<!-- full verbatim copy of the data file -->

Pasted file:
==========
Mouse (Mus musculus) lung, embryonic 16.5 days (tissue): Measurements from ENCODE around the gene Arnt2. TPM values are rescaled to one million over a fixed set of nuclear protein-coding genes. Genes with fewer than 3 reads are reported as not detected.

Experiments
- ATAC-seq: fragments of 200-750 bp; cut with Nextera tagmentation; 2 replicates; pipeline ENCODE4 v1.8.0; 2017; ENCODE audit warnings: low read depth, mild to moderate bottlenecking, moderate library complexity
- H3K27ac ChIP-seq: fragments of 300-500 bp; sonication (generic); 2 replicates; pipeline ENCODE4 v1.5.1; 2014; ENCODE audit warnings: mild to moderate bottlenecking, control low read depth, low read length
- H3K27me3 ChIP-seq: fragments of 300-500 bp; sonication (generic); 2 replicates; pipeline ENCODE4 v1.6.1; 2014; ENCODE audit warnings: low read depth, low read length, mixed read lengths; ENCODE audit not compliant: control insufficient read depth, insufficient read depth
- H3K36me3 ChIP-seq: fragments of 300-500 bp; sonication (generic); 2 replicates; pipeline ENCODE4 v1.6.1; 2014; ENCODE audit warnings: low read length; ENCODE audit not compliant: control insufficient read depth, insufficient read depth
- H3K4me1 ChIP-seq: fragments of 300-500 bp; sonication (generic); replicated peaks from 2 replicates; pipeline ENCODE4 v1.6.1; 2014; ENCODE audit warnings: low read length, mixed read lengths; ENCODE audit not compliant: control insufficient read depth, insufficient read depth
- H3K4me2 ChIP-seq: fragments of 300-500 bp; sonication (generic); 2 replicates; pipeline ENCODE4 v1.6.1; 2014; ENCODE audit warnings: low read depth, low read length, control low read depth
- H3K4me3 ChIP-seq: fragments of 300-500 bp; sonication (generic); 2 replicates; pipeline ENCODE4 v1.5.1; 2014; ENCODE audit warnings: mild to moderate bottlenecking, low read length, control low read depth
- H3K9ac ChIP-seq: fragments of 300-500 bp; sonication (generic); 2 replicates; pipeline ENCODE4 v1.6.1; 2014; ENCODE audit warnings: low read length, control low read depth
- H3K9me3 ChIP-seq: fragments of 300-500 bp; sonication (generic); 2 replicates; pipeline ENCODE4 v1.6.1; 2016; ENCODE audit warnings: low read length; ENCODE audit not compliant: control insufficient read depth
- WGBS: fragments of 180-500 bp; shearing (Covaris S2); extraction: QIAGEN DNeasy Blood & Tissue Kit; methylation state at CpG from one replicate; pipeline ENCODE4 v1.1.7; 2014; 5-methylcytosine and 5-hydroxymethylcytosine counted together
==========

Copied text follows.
Mouse (Mus musculus) lung, embryonic 16.5 days (tissue): Measurements from ENCODE around the gene Arnt2. TPM values are rescaled to one million over a fixed set of nuclear protein-coding genes. Genes with fewer than 3 reads are reported as not detected.

Experiments
- ATAC-seq: fragments of 200-750 bp; cut with Nextera tagmentation; 2 replicates; pipeline ENCODE4 v1.8.0; 2017; ENCODE audit warnings: low read depth, mild to moderate bottlenecking, moderate library complexity
- H3K27ac ChIP-seq: fragments of 300-500 bp; sonication (generic); 2 replicates; pipeline ENCODE4 v1.5.1; 2014; ENCODE audit warnings: mild to moderate bottlenecking, control low read depth, low read length
- H3K27me3 ChIP-seq: fragments of 300-500 bp; sonication (generic); 2 replicates; pipeline ENCODE4 v1.6.1; 2014; ENCODE audit warnings: low read depth, low read length, mixed read lengths; ENCODE audit not compliant: control insufficient read depth, insufficient read depth
- H3K36me3 ChIP-seq: fragments of 300-500 bp; sonication (generic); 2 replicates; pipeline ENCODE4 v1.6.1; 2014; ENCODE audit warnings: low read length; ENCODE audit not compliant: control insufficient read depth, insufficient read depth
- H3K4me1 ChIP-seq: fragments of 300-500 bp; sonication (generic); replicated peaks from 2 replicates; pipeline ENCODE4 v1.6.1; 2014; ENCODE audit warnings: low read length, mixed read lengths; ENCODE audit not compliant: control insufficient read depth, insufficient read depth
- H3K4me2 ChIP-seq: fragments of 300-500 bp; sonication (generic); 2 replicates; pipeline ENCODE4 v1.6.1; 2014; ENCODE audit warnings: low read depth, low read length, control low read depth
- H3K4me3 ChIP-seq: fragments of 300-500 bp; sonication (generic); 2 replicates; pipeline ENCODE4 v1.5.1; 2014; ENCODE audit warnings: mild to moderate bottlenecking, low read length, control low read depth
- H3K9ac ChIP-seq: fragments of 300-500 bp; sonication (generic); 2 replicates; pipeline ENCODE4 v1.6.1; 2014; ENCODE audit warnings: low read length, control low read depth
- H3K9me3 ChIP-seq: fragments of 300-500 bp; sonication (generic); 2 replicates; pipeline ENCODE4 v1.6.1; 2016; ENCODE audit warnings: low read length; ENCODE audit not compliant: control insufficient read depth
- WGBS: fragments of 180-500 bp; shearing (Covaris S2); extraction: QIAGEN DNeasy Blood & Tissue Kit; methylation state at CpG from one replicate; pipeline ENCODE4 v1.1.7; 2014; 5-methylcytosine and 5-hydroxymethylcytosine counted together